Five Museums you need to visit while in London
In London for a bit! Then you have time to step into a museum. Museums are for everyone. Quite literally they belong to the public. Here are some museums I recommend visiting for their free permanent collections. They also have usually got some very interesting exhibitions; however, their permanent collections should not be ignored! The National Portrait Gallery would be down here, but it is currently undergoing reconstruction until next year. I will try and recommend an artist and a work for every museum that I love as a starting point, but I encourage you to go out and find your own works.
For anyone who is a fan of the Old Masters. This museum contains some of the most famous works ever. I could go on for pages about this museum as its collection is massive. However, the museum has divided itself into routes making it easier to navigate. My favorite artist in this collection is Titian. If you’ve seen a mythological painting, you might have come across this colorful and dynamic painter. His work “Bacchus and Ariadne” has one of the boldest blue skies and captures the dream-like delusions that Ariadne is feeling before her death.
Victoria and Albert Museum
The V&A has one of most diverse collections when it comes to materials and types of works. Whether you like statues, metal work, costumes, or paintings there’s something for you. As an archaeologystudent, the cast room has my heart. Casts are not the real thing and I remember being disappointed when I found out that, obviously, Michelangelo’s David is not in London but in Florence. However, casts are still an amazing way of being able to see the original, especially if they have been damaged. The most valuable of these is the “Trajan column” cast. This monster of a structure allows us to see what the original Trojan column in Rome would have resembled, as it has been weathered away by time outside in the air.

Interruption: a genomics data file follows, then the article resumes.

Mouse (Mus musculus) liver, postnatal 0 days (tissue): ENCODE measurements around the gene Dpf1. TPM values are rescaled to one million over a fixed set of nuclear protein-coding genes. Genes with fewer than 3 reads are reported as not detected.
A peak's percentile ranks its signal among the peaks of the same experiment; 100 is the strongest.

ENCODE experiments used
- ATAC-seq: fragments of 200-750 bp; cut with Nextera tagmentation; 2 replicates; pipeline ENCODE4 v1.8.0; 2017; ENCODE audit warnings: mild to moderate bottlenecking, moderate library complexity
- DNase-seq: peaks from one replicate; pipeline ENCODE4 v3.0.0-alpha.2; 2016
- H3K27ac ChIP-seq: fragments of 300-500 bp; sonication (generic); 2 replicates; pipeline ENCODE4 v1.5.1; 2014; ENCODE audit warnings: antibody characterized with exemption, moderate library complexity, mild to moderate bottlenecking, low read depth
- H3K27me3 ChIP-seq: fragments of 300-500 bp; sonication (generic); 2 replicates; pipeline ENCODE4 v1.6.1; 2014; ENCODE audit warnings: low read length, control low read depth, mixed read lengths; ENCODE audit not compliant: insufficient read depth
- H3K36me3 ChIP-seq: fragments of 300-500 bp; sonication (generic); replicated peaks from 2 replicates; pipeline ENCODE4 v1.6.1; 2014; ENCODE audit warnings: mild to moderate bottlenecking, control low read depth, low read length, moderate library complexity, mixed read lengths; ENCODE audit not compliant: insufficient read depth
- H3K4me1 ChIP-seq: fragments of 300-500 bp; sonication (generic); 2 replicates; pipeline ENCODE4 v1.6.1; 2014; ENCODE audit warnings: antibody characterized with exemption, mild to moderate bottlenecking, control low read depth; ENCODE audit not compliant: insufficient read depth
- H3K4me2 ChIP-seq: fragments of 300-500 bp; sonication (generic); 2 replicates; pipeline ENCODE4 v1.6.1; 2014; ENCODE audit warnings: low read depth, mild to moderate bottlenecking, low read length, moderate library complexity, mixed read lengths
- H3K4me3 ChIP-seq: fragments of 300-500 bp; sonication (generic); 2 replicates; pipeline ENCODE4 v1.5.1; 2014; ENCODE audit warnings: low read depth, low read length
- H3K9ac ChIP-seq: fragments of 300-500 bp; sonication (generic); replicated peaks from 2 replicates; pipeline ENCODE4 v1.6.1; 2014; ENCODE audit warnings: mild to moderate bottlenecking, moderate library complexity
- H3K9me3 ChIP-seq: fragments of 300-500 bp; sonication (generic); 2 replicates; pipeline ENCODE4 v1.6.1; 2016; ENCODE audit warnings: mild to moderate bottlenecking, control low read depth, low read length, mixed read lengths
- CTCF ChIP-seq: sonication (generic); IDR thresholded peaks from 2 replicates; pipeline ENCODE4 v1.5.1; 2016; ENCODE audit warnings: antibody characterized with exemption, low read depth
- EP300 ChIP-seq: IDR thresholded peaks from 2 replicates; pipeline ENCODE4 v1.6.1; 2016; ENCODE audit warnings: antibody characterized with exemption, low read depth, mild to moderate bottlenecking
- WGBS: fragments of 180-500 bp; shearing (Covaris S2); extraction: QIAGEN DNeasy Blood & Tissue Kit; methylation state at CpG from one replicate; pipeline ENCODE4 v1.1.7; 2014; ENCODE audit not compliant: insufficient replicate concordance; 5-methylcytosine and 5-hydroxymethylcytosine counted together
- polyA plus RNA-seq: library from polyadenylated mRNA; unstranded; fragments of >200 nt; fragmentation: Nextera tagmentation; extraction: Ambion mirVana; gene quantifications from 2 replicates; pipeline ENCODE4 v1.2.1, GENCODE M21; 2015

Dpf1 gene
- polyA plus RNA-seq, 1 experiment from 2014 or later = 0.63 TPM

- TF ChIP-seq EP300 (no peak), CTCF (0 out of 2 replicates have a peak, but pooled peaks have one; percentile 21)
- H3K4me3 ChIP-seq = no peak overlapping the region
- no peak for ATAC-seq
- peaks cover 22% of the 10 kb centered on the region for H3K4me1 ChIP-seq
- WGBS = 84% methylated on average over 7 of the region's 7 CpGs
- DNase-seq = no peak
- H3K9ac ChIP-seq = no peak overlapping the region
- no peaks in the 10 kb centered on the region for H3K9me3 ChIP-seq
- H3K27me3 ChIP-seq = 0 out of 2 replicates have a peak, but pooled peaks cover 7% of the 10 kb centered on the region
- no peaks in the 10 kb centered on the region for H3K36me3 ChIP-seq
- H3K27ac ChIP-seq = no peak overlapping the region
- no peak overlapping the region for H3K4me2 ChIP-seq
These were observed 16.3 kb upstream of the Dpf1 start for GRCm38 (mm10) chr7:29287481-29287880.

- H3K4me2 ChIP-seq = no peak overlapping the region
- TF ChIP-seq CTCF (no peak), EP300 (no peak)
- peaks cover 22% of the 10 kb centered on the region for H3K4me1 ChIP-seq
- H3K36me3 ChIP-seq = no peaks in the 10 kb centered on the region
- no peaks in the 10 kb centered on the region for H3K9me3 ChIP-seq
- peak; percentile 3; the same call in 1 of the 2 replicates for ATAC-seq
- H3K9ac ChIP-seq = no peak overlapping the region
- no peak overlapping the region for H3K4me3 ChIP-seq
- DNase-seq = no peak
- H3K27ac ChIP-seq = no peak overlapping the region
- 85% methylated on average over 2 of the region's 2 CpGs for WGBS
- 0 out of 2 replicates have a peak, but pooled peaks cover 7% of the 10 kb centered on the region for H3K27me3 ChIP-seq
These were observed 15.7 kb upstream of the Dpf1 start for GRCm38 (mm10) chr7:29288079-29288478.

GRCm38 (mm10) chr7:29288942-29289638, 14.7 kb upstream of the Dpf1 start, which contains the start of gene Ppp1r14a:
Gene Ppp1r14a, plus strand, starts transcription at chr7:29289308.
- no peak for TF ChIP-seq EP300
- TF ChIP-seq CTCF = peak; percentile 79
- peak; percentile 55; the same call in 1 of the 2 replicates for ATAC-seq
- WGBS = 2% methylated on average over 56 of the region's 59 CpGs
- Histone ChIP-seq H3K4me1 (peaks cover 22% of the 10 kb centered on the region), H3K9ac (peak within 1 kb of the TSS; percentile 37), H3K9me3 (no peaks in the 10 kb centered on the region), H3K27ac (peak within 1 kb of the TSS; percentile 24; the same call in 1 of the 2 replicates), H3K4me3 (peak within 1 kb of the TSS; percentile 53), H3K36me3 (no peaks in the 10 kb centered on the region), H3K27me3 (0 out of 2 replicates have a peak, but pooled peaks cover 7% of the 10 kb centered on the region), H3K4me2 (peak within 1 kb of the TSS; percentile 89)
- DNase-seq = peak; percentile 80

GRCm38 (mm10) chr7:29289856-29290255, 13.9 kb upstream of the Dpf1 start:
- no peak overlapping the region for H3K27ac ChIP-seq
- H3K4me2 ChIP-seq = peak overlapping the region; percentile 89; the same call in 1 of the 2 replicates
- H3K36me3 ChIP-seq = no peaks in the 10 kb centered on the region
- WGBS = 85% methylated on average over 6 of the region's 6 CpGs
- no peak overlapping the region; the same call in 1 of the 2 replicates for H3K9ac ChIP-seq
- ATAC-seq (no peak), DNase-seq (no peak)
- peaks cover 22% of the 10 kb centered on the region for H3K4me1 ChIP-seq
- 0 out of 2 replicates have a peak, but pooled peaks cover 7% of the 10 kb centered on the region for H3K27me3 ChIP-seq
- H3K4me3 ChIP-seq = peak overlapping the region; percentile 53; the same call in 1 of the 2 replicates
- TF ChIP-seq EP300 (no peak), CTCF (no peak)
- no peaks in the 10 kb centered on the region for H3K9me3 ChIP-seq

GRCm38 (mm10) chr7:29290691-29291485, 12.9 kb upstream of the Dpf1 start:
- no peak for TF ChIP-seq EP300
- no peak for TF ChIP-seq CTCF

This museum’s collection is like that of the National Gallery. It does contain in addition a few extra sculptors’ such as Henry Moore if that’s your cup of tea. This gallery has some beautiful paintings. A room which I have often visited and seem to find something new every time is the 19th century room, filled with one of my favorite movements, The Pre-Raphaelites. In addition, you can find American painter John Singer Sargent. Most of this painter’s works are in the U.S., however one of his most luminous and fairylike works is in this collection: “Lily Lily Rose Carnation”. This shows two young girls playing with lanterns in white dresses amongst some flowers. Sargent’s impressive mastery of colour makes it seem as if there were lights within the painting.
This museum takes the variety of mediums and materials to a different level than the Victorian and Albert Museum and has some of the most visually stunning free exhibitions as well as an interesting collection. The building is also gorgeous and can provide you with a view of the London skyline. I have enjoyed all its crazy installations, whether watching my body submerge in smog or Anika Yi’s floating “In Love with the World” creations. It is one of the museums where it’s ambience and its design is as impressive as its collection. You can also get an amazing view of London’s skyline if you make it to the top. I really enjoy Cildo Merieles’ “Babel”, referencing the biblical tower of Babel. The sculpture is made from analogue radios all creating an incomprehensible jumble of words. One of the things I like about art is that it is up to everyone to come up with their own interpretation, and therefore I encourage you to do so and see what meaning you give to this work or others.
Although this museum is full of controversy, with objects stolen from all over the world, it is still an institution filled with culture that ought to be visited. There are diverse objects from a range of foreign countries everywhere in the world, be it the absolutely packed Egyptian galleries or Aztec friezes. It also houses two of the seven wonders of the world! The Mausoleum of Halicarnassus and remains from the temple of Artemis in Ephesus are hugely impressive.My favorite artefact is the standard of Ur. Made from the expensive materials of lapis lazuli, this standard shows on one side scenes of peace and on another that of war. It is Mesopotamian and was created in 2600 BCE. In the same way art is shaped by the viewer’s interpretation, archeological objects are open to everyone’s unique perspective, and the purpose and meaning of the standard of Ur is still undetermined.
I hope that this will help give you an insight into some of London’s museums or add on to pre-existing knowledge. Do not feel overwhelmed by them or like you need to spend hours there. Just find a work of art you like.